Writer: Blair Fannin, 979-845-2259, email@example.com
COLLEGE STATION – Dr. Bruce McCarl, a distinguished professor of agricultural economics at Texas A&M University, has been named a Texas AgriLife Research Senior Faculty Fellow.
The faculty fellows program, created in 1998, recognizes people who “have contributed to the scholarly creation and dissemination of new knowledge through exceptional research leadership and grantsmanship.” Professors and associate professors in the College of Agriculture and Life Sciences at Texas A&M University, who hold a joint appointment with AgriLife Research, are eligible for the honor and $5,000 award.
McCarl was honored with Dr. Del Gatlin, fisheries researcher, and Dr. Dorothy Shippen, professor of biochemistry and biophysics, who also received Senior Faculty Fellow honors. Dr. Binayak Mohanty, professor of biochemistry and biophysics and Texas AgriLife Research scientist in College Station, who were named Faculty Fellows.
“I am extremely proud of these scientists whose studies have brought great advances in their fields and to the benefit of the public and our agency,” said Dr. Craig Nessler, AgriLife Research director. “Their scientific endeavors are yielding results that positively impact people in our state, nation and world.”
McCarl has specialized in the economics of climate change and how it affects agriculture. He is an internationally recognized scholar on climate change, El Niño, water, bioenergy, applied mathematical programming, risk analysis, and biosecurity – research topics of major importance to Texas, the U.S. and the globe, according to the award nomination.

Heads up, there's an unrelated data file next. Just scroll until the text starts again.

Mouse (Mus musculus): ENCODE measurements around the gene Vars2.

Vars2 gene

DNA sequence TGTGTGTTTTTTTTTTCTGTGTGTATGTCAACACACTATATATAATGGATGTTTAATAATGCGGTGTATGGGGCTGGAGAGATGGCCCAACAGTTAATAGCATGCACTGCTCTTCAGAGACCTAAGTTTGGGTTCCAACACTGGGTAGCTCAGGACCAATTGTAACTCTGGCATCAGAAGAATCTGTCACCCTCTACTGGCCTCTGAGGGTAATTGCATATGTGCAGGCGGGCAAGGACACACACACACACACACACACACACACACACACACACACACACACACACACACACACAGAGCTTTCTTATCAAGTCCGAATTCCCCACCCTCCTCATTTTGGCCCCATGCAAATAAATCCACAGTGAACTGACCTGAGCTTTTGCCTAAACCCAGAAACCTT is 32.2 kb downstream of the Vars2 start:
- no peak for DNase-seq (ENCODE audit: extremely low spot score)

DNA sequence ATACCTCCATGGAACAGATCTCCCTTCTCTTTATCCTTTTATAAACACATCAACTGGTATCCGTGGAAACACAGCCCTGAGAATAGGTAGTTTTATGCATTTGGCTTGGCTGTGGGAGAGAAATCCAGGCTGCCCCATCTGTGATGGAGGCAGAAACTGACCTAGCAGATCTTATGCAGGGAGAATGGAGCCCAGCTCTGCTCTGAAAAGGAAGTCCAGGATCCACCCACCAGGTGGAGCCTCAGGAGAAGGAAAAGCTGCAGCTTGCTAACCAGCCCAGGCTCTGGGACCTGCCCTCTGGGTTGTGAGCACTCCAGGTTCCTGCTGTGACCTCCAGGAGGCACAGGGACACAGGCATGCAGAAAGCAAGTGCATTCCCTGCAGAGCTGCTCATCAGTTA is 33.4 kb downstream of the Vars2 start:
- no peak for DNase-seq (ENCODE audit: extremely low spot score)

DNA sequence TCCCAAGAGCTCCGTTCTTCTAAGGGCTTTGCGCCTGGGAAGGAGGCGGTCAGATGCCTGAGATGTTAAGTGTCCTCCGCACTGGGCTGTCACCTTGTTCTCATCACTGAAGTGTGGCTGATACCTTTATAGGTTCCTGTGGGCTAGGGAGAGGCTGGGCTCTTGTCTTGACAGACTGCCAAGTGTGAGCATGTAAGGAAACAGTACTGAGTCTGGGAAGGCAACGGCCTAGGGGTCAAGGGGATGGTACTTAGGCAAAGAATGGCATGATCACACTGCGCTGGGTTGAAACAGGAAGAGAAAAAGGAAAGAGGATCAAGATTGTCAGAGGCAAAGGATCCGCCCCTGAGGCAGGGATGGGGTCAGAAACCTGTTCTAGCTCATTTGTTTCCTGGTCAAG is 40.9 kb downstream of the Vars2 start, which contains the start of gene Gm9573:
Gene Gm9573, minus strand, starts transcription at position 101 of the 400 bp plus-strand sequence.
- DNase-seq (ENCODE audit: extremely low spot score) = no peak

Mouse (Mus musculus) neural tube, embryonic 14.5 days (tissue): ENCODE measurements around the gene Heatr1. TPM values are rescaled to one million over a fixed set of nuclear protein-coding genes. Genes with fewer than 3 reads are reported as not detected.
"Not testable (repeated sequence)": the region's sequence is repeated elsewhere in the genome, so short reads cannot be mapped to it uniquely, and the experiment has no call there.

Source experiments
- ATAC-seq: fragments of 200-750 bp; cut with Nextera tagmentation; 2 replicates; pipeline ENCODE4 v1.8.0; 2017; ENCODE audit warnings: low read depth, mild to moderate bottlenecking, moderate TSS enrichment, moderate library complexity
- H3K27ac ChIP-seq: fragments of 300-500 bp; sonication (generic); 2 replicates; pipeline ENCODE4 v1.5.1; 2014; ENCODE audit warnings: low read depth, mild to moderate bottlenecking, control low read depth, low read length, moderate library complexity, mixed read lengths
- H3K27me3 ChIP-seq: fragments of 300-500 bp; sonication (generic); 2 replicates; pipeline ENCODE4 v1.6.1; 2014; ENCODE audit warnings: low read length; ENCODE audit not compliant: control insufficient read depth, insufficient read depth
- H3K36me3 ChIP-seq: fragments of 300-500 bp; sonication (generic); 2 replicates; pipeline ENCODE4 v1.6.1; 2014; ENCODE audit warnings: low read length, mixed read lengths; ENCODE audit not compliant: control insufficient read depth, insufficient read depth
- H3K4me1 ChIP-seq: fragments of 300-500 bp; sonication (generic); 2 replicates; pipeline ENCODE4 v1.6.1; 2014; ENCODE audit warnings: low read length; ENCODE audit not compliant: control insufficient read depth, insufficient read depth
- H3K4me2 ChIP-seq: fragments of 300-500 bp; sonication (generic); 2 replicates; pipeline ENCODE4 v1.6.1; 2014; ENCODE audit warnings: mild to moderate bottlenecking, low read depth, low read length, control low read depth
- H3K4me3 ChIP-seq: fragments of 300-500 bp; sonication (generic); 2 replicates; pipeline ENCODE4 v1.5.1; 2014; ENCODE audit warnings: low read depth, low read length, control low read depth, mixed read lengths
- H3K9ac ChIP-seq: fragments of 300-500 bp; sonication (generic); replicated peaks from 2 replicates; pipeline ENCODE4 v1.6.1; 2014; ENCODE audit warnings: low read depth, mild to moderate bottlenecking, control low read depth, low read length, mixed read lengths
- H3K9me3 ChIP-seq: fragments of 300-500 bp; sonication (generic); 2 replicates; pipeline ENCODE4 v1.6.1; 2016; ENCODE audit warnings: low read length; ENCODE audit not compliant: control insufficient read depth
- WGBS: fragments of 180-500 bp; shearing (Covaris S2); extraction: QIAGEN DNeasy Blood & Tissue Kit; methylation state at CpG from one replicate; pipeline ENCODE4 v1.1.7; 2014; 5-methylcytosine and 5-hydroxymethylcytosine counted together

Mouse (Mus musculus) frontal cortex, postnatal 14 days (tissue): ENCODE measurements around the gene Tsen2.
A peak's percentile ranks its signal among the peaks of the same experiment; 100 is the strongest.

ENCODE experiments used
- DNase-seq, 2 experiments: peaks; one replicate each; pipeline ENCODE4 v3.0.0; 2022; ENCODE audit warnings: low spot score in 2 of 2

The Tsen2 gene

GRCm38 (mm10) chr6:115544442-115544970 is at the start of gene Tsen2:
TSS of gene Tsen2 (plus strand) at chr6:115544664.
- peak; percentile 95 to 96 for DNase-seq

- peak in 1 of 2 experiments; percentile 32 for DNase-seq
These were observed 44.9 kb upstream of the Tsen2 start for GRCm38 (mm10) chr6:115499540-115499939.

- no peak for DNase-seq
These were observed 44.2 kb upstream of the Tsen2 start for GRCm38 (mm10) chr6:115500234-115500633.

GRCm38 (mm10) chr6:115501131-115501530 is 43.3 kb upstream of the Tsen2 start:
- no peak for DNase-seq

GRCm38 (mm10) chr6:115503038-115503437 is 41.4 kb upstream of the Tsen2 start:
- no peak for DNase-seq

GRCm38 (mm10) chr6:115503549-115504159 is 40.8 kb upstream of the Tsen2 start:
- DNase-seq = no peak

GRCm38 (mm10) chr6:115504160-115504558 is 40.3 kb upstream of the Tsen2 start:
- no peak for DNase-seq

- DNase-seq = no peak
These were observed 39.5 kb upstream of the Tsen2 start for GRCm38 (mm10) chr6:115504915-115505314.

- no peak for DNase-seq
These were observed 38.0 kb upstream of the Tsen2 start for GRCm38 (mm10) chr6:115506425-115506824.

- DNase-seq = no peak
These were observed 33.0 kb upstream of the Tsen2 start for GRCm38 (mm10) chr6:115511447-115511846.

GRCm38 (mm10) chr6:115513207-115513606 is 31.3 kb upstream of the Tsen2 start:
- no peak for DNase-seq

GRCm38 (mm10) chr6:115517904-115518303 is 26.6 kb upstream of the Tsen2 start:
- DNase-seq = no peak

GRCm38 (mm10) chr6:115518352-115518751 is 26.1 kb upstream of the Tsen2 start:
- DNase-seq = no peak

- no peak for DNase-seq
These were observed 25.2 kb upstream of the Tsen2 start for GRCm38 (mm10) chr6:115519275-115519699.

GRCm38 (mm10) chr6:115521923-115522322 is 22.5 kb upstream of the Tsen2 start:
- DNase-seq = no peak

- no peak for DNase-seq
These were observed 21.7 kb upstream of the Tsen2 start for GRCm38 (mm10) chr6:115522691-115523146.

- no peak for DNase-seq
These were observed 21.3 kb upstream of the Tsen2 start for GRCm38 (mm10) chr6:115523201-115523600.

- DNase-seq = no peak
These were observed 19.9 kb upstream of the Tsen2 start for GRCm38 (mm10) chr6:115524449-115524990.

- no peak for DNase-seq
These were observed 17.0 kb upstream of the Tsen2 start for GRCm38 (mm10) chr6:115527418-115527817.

McCarl shared the Nobel Peace Prize for climate change in 2007 with a team of scientists that were part of the United Nations Intergovernmental Panel on Climate Change. He has been a faculty member in the department of agricultural economics at Texas A&M since 1985. He was named Distinguished Professor in 2007, Regents Professor in 2002 and Faculty Fellow for AgriLife Research in 2005.
He has been prominent in researching climate change effects, adaptation and mitigation, according to nominees. McCarl has served as the lead economic analyst on the U.S. National Assessment of Climate Change and lead author in the first U.S. Environmental Protection Agency report to Congress.
McCarl was a panel member of the recently completed National Academy of Sciences America’s Climate Choices Study and has been invited to testify before Congress, making presentations to many stakeholder groups. He is a member of the U.N. Intergovernmental Panel on Climate Change, at which he served as lead author on the Working Group III Agricultural Mitigation chapter. The panel was awarded the 2007 Nobel Peace Prize.
McCarl is an appointed member of the 2013 Working Group II Intergovernmental Panel on Climate Change Adaptation team. He has published this work in Science, Nature, Bioscience, Climatic Change, American Journal of Agricultural Economics and leading journals.
Beyond his climate change program, he has investigated a number of other areas including agricultural sector analysis. McCarl developed modeling methods that were adopted by the U.S. Department of Agriculture, which has become their principal methodology of analyzing many environmental policy issues since the early 1980s.
Published papers in the American Journal of Agricultural Economics have influenced professional use of price endogenous sector modeling, according to the award nomination.
McCarl’s 167 journal articles and the bulk of the research funding have occurred since he joined the faculty in 1985, according to the award nomination, “His program is not showing any signs of slowing down but rather is accelerating in citation, publication and funding measures.”